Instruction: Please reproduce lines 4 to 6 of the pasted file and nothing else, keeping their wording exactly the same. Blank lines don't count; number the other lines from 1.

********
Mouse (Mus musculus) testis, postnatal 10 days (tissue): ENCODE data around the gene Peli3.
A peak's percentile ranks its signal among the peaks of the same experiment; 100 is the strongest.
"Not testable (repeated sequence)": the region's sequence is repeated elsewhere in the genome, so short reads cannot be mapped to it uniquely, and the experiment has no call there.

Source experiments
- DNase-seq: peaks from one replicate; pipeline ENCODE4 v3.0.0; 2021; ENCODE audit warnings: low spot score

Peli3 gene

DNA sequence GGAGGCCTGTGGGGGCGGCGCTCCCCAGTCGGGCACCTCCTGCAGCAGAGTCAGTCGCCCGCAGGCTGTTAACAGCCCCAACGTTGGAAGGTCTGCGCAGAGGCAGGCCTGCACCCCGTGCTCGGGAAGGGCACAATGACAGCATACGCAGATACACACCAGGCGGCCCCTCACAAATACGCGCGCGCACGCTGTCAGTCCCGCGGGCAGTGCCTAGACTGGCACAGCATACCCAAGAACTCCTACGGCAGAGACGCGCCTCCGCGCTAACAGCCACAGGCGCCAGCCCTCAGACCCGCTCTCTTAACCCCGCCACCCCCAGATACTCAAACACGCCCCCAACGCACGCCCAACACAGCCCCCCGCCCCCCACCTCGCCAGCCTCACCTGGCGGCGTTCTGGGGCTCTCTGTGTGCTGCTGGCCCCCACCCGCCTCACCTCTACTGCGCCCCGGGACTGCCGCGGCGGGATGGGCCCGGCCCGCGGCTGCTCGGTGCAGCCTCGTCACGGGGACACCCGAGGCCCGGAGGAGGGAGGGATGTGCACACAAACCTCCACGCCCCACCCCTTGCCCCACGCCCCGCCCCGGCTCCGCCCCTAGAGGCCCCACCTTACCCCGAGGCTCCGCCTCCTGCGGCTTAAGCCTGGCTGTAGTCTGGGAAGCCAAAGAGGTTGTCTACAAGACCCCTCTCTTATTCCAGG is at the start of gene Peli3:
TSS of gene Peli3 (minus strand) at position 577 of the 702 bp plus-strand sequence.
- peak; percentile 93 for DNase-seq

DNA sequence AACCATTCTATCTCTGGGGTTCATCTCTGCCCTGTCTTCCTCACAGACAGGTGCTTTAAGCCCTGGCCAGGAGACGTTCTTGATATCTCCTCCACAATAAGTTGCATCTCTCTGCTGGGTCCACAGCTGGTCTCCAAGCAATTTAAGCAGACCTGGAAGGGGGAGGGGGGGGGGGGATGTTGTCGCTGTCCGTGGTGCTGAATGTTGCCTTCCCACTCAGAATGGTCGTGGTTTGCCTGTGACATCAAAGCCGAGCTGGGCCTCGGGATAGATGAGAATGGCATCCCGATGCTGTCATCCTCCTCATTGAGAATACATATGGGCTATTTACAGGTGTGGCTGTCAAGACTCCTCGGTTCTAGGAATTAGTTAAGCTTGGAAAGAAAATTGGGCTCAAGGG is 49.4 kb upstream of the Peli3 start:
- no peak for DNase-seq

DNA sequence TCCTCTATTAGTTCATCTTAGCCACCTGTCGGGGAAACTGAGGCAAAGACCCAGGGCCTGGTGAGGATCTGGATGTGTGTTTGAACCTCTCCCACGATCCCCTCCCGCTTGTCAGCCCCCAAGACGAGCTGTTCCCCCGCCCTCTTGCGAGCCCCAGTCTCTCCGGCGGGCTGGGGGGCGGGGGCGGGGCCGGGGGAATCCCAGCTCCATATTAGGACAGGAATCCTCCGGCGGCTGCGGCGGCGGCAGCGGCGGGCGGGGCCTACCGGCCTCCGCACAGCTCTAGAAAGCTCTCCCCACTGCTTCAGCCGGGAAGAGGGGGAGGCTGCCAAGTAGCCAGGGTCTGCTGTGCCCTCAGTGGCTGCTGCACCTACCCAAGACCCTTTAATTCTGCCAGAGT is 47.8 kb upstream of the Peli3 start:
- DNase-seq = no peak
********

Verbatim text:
Source experiments
- DNase-seq: peaks from one replicate; pipeline ENCODE4 v3.0.0; 2021; ENCODE audit warnings: low spot score

Peli3 gene